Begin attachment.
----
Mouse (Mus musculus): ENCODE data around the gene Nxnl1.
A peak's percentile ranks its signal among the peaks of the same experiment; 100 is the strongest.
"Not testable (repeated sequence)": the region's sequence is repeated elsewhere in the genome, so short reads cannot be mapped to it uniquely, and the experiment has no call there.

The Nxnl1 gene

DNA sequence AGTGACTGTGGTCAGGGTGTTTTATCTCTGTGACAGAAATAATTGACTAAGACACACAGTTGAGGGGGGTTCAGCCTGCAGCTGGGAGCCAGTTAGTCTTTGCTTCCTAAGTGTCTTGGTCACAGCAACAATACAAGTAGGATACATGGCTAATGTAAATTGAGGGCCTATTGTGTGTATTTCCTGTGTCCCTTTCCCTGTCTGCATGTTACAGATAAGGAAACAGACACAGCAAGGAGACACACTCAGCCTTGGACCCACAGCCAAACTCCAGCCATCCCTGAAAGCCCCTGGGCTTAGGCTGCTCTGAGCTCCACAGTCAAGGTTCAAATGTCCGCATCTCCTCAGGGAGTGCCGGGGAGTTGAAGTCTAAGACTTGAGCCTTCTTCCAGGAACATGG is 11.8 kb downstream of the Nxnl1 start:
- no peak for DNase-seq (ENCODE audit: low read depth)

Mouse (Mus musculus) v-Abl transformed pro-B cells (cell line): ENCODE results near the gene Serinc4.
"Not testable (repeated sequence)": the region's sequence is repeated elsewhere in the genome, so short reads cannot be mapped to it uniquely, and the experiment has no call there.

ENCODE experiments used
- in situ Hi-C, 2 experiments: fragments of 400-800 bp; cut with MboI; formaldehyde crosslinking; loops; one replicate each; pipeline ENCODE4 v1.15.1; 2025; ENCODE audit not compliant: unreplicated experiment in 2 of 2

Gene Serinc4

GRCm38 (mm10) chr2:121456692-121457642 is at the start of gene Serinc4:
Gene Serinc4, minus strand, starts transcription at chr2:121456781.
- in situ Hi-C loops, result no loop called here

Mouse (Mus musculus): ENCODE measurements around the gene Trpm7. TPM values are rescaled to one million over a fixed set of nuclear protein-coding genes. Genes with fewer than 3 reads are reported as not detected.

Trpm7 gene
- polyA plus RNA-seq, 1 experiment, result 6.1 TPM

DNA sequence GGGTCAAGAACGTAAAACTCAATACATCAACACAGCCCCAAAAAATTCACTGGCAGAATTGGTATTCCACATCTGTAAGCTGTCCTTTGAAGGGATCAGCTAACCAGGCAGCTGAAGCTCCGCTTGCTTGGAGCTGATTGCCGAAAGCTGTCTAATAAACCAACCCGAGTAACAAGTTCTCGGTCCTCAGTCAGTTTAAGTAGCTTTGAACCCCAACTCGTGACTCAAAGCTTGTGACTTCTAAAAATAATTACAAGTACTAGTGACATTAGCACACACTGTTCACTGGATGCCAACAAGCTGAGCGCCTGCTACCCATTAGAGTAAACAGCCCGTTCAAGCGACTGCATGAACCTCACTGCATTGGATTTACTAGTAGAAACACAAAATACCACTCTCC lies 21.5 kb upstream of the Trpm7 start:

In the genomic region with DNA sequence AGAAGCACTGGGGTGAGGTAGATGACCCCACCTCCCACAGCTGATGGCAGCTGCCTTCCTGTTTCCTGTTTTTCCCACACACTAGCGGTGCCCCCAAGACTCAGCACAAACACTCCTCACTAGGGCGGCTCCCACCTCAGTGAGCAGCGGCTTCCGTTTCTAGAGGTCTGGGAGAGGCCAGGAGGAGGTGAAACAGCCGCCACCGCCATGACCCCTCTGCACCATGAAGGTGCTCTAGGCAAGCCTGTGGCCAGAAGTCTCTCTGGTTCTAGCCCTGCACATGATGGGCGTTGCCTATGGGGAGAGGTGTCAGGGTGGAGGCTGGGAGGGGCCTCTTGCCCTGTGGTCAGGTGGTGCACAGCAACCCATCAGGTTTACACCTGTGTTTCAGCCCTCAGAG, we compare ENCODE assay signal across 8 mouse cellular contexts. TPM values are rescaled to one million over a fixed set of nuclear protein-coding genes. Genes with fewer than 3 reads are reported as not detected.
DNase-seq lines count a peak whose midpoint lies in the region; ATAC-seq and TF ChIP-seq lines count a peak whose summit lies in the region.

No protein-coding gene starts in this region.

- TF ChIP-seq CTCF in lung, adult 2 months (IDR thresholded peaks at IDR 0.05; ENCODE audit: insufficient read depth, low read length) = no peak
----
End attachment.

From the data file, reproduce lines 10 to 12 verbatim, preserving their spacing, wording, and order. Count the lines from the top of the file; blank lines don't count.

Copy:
- in situ Hi-C, 2 experiments: fragments of 400-800 bp; cut with MboI; formaldehyde crosslinking; loops; one replicate each; pipeline ENCODE4 v1.15.1; 2025; ENCODE audit not compliant: unreplicated experiment in 2 of 2

Gene Serinc4

GRCm38 (mm10) chr2:121456692-121457642 is at the start of gene Serinc4: